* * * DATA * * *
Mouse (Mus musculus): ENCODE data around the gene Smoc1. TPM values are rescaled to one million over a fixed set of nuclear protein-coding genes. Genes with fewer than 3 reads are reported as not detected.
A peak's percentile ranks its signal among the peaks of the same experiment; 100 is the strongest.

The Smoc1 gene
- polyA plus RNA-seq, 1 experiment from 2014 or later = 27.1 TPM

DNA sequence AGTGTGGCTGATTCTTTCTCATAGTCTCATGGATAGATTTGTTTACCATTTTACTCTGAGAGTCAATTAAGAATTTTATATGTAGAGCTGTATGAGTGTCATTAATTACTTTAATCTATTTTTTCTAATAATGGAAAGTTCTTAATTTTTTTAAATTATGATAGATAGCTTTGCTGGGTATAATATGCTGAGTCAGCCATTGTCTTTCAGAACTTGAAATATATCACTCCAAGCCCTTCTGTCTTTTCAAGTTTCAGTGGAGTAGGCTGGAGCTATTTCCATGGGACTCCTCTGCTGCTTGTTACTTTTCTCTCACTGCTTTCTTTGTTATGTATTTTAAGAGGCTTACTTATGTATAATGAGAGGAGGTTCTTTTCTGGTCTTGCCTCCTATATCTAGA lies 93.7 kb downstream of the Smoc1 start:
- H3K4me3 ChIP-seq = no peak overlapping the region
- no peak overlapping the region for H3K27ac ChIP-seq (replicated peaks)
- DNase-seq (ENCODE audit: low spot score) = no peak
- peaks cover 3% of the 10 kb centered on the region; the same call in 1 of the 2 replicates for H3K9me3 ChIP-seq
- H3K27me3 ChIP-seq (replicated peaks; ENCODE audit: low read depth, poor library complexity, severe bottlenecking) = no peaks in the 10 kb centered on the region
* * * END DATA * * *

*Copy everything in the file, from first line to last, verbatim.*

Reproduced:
Mouse (Mus musculus): ENCODE data around the gene Smoc1. TPM values are rescaled to one million over a fixed set of nuclear protein-coding genes. Genes with fewer than 3 reads are reported as not detected.
A peak's percentile ranks its signal among the peaks of the same experiment; 100 is the strongest.

The Smoc1 gene
- polyA plus RNA-seq, 1 experiment from 2014 or later = 27.1 TPM

DNA sequence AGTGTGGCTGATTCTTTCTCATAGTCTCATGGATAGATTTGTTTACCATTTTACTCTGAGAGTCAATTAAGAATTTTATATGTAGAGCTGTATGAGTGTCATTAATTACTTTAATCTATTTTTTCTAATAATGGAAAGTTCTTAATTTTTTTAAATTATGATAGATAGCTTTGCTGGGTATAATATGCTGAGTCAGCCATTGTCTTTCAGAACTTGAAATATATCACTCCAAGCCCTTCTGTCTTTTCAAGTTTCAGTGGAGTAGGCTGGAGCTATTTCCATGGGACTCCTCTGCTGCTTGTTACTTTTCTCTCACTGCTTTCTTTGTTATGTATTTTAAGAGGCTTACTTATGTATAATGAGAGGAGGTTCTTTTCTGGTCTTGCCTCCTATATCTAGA lies 93.7 kb downstream of the Smoc1 start:
- H3K4me3 ChIP-seq = no peak overlapping the region
- no peak overlapping the region for H3K27ac ChIP-seq (replicated peaks)
- DNase-seq (ENCODE audit: low spot score) = no peak
- peaks cover 3% of the 10 kb centered on the region; the same call in 1 of the 2 replicates for H3K9me3 ChIP-seq
- H3K27me3 ChIP-seq (replicated peaks; ENCODE audit: low read depth, poor library complexity, severe bottlenecking) = no peaks in the 10 kb centered on the region